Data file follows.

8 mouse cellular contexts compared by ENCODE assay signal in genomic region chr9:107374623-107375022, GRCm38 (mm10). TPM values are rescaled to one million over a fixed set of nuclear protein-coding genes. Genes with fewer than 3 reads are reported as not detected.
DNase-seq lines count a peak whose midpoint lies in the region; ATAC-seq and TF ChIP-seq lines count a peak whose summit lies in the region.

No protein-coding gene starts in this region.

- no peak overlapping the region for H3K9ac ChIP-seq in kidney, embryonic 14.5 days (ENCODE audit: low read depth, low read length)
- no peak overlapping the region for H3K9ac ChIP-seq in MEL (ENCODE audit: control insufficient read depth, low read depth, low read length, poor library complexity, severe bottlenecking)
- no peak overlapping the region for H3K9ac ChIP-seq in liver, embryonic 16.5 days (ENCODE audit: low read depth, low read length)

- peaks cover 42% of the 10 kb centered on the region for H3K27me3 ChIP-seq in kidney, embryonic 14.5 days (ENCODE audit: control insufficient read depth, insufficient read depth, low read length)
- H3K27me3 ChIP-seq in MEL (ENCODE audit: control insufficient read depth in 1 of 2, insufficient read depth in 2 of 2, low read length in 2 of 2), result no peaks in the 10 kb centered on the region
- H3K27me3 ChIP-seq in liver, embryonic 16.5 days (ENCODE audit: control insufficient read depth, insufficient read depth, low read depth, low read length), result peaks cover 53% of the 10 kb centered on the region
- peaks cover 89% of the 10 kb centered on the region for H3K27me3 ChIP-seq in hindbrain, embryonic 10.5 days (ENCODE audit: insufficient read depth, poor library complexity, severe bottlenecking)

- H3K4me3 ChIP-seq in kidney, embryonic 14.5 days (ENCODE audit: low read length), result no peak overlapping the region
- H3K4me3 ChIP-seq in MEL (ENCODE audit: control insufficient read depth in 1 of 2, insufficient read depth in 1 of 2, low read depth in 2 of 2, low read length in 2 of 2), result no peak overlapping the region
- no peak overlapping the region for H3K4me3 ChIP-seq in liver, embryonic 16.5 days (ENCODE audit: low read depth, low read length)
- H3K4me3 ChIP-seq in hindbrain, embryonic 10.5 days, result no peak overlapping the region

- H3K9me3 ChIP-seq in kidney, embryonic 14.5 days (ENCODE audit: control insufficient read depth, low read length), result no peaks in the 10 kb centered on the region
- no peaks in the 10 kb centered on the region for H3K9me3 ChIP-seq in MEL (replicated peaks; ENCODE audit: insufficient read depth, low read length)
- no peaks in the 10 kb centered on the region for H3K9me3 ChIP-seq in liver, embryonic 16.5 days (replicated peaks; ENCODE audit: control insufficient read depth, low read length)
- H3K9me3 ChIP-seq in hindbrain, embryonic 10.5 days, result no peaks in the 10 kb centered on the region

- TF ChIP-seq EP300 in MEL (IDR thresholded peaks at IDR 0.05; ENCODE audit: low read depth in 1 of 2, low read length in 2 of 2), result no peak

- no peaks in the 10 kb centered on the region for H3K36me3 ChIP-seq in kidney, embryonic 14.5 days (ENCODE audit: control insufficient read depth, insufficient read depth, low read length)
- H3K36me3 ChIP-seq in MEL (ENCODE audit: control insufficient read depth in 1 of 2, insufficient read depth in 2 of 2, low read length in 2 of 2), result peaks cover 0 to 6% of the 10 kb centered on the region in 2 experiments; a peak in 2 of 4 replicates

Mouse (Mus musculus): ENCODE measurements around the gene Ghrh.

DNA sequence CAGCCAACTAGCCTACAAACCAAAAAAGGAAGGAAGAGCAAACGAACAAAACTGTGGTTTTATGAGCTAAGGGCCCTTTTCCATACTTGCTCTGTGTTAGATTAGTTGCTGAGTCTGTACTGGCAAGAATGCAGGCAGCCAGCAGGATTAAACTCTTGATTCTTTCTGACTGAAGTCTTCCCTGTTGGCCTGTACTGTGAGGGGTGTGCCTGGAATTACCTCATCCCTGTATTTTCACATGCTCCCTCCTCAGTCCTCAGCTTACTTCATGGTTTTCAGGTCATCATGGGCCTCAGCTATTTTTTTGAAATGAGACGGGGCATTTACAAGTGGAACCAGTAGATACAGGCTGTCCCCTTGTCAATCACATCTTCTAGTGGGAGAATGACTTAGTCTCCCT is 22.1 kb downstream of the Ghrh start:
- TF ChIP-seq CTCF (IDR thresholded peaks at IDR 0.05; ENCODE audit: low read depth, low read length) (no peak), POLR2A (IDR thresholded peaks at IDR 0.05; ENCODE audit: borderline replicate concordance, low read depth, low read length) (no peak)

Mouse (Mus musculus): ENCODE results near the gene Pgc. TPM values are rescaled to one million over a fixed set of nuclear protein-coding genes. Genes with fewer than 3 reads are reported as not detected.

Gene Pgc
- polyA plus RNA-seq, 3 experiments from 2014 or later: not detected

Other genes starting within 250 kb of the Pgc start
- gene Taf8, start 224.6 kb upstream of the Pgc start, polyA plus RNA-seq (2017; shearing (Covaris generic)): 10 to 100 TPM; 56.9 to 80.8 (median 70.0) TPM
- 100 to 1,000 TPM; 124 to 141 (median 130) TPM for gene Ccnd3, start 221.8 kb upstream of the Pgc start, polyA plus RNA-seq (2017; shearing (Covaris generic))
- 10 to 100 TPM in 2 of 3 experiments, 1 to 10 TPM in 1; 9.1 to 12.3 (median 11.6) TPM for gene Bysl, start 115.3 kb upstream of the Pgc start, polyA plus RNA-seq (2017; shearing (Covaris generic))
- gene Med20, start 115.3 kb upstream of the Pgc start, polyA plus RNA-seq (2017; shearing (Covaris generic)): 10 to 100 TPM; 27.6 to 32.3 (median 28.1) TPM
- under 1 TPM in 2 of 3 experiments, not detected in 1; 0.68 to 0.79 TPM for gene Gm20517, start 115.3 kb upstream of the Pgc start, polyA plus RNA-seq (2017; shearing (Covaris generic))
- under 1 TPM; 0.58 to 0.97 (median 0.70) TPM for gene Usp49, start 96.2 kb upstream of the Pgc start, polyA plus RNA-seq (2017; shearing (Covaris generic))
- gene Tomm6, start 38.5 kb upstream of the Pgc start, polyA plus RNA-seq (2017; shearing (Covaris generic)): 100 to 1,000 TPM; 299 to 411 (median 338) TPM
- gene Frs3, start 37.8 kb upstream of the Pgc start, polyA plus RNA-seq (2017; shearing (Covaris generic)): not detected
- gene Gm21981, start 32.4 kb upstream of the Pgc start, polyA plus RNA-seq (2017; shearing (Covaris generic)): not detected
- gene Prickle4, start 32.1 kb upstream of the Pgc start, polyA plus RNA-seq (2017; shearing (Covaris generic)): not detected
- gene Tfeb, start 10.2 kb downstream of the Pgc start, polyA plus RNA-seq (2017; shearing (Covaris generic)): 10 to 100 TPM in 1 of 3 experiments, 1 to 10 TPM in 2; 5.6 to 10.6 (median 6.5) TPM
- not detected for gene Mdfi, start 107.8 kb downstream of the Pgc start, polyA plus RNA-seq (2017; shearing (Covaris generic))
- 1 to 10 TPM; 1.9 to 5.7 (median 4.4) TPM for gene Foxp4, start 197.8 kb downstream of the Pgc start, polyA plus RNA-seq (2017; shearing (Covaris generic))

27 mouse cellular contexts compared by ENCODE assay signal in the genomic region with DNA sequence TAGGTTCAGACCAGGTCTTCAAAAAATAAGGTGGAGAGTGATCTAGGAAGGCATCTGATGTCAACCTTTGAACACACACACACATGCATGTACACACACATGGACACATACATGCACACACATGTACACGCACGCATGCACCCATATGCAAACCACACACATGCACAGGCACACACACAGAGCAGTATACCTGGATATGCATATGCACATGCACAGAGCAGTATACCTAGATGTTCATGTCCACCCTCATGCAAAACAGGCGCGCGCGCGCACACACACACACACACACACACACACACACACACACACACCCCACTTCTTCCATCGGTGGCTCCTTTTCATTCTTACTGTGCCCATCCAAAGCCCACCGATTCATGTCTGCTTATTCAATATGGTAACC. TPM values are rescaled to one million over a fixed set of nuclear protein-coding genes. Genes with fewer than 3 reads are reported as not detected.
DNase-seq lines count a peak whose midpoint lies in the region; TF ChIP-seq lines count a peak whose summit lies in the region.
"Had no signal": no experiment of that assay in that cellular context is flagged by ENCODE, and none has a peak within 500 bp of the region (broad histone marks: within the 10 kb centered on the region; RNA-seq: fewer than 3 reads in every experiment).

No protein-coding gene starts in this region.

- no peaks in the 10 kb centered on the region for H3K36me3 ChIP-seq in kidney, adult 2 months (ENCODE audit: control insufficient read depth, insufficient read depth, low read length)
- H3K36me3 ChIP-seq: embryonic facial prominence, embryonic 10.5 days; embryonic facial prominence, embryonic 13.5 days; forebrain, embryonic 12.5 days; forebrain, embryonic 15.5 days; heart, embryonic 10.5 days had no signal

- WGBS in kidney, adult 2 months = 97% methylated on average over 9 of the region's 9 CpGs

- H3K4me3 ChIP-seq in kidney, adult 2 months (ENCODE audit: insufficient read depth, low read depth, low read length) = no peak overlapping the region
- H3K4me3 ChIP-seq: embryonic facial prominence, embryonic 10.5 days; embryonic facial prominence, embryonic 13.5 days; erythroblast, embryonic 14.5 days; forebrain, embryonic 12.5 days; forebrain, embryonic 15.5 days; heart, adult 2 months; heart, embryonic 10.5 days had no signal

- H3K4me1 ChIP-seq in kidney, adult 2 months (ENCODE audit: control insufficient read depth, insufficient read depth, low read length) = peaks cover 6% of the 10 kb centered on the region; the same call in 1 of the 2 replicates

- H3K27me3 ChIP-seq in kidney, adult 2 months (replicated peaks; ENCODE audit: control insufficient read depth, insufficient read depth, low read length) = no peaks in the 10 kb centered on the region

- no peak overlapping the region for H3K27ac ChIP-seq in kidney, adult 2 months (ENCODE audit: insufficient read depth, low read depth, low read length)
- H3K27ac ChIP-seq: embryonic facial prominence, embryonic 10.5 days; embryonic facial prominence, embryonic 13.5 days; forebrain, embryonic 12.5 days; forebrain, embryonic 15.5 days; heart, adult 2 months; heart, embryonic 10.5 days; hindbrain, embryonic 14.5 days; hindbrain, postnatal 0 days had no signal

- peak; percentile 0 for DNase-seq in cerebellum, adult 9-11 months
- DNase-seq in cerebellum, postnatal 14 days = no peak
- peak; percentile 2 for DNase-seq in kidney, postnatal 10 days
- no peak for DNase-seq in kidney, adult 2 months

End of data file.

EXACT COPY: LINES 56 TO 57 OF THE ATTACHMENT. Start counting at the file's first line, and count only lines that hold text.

- DNase-seq in cerebellum, postnatal 14 days = no peak
- peak; percentile 2 for DNase-seq in kidney, postnatal 10 days